The Game: A worm-like dragon taunts you from atop a multi-colored wall, one which you must topple to reunite your divided village. To accomplish this task, you must bounce hurled projectiles into the wall. Collecting power-ups along the way will affect the behavior of the projectile, from making it a weapon capable of wiping out large portions of the wall to making it return to you repeatedly, like a boomerang. You advance to the next level by eliminating the wall. (Atari, 1989)
Memories: In the beginning, there was Breakout, a game which Atari itself cloned and put through endless permutations; even Warlords, a favorite among classic gamers everywhere, was a stepchild of Breakout and QuadraPong. Eventually, after turning out Breakout and its clones for the home video game market, Atari turned to other ideas. In the late 1980s, Taito unleashed Arkanoid – essentially an updated version of Breakout – and brought the breaking-down-brick-walls genre back into the public eye.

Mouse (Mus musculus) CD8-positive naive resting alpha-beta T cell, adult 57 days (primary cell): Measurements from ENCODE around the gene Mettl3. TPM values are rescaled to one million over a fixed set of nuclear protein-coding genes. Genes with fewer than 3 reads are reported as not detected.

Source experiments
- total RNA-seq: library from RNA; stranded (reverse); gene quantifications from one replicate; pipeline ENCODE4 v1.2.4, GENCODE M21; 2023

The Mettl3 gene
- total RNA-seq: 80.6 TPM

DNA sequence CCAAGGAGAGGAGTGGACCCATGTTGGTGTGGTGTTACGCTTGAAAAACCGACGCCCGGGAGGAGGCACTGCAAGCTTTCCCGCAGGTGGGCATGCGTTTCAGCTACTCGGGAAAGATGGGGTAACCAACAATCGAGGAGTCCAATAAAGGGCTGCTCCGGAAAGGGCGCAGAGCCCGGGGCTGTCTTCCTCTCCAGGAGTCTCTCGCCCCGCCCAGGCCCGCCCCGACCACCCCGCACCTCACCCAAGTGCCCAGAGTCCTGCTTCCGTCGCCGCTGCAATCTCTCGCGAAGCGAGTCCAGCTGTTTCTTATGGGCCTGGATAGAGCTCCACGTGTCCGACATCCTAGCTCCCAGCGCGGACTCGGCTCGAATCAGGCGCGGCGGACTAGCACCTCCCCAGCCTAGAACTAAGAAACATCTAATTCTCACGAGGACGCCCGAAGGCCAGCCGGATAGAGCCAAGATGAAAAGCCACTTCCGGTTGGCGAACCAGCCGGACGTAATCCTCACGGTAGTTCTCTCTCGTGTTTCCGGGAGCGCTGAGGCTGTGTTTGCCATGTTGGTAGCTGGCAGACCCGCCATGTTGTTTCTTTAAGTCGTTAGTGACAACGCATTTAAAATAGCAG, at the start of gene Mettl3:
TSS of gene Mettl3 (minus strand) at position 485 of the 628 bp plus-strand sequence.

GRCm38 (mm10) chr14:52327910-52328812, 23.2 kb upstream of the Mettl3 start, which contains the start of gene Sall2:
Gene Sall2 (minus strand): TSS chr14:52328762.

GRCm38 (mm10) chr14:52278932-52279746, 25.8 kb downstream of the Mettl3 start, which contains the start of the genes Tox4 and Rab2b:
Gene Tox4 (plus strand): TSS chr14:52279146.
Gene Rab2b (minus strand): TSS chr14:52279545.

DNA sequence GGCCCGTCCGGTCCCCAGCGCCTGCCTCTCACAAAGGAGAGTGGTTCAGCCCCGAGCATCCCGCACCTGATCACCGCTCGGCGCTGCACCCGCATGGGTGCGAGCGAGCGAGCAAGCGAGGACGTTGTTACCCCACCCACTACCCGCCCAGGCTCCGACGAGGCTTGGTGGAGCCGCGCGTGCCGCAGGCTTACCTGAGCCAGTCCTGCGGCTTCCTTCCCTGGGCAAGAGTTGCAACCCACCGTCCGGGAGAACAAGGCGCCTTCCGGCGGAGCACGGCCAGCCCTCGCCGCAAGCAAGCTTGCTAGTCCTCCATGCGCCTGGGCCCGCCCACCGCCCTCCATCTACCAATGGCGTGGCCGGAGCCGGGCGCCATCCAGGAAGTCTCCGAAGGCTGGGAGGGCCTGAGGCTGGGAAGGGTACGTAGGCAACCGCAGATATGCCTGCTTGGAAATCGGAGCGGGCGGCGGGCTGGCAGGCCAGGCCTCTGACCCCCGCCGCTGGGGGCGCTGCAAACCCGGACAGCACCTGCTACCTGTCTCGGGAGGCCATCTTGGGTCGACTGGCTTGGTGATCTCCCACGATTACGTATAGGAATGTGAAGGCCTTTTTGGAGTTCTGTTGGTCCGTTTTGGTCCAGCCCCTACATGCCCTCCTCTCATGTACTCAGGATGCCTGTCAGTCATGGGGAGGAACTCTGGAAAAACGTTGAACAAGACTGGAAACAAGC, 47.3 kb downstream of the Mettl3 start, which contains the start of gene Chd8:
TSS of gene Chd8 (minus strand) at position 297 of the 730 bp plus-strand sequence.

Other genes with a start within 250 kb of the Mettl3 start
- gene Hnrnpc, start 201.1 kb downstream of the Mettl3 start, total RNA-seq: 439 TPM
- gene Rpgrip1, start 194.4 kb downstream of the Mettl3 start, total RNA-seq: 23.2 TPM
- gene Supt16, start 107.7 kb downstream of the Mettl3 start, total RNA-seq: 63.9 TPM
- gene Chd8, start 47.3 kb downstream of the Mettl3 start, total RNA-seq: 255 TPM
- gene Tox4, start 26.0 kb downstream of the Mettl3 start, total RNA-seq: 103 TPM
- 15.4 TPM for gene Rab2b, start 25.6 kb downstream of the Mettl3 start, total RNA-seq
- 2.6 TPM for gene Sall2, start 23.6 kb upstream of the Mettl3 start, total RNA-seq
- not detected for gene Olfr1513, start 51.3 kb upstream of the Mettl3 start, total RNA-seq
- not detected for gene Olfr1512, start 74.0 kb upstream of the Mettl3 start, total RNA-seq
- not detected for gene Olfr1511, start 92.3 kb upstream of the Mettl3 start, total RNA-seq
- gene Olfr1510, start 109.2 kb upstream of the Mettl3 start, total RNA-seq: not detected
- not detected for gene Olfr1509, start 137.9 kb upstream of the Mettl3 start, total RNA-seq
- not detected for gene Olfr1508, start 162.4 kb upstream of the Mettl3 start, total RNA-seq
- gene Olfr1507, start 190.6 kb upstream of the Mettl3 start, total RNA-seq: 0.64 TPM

All Arkanoid really did was change the “setting” of Breakout to something futuristic. In response, Atari and developer Axlon brought back Breakout themselves, changed its already-sparse trappings to an ancient Chinese setting, and named it after Michael Jackson’s best album. No sweat. Off The Wall is actually quite an evolutionary step over Breakout and Super Breakout, adding about the only things one could add and keep the game play essentially the same. It’s a lot of fun, even if my life expectancy when playing isn’t noticeably greater than my ability with any other ball-and-paddle video game.
1989 was the age of the NES, the Sega Master System, and a new must-have handheld from Nintendo, called Game Boy. Despite the advances that the “second generation” cartridge systems displayed, Coleco and the Atari 5200 and the Vectrex were extinct; Atari, now under the Tramiel regime, and INTV Productions steadfastly supported the 2600, 7800 and Intelllivision, respectively. But time was clearly up for these systems as well. Off The Wall was one of Atari’s very last first-party releases for the 2600. Just looking at the game in action, one can see the huge strides that had been made in programming this machine whose designers hadn’t foreseen a market lifespan that would outlast their specs for 4K of ROM per game.
Time had run out for the 2600. Soon the development of new games for Atari’s longest-lived product would fall into the hands of those who had previously played games on it.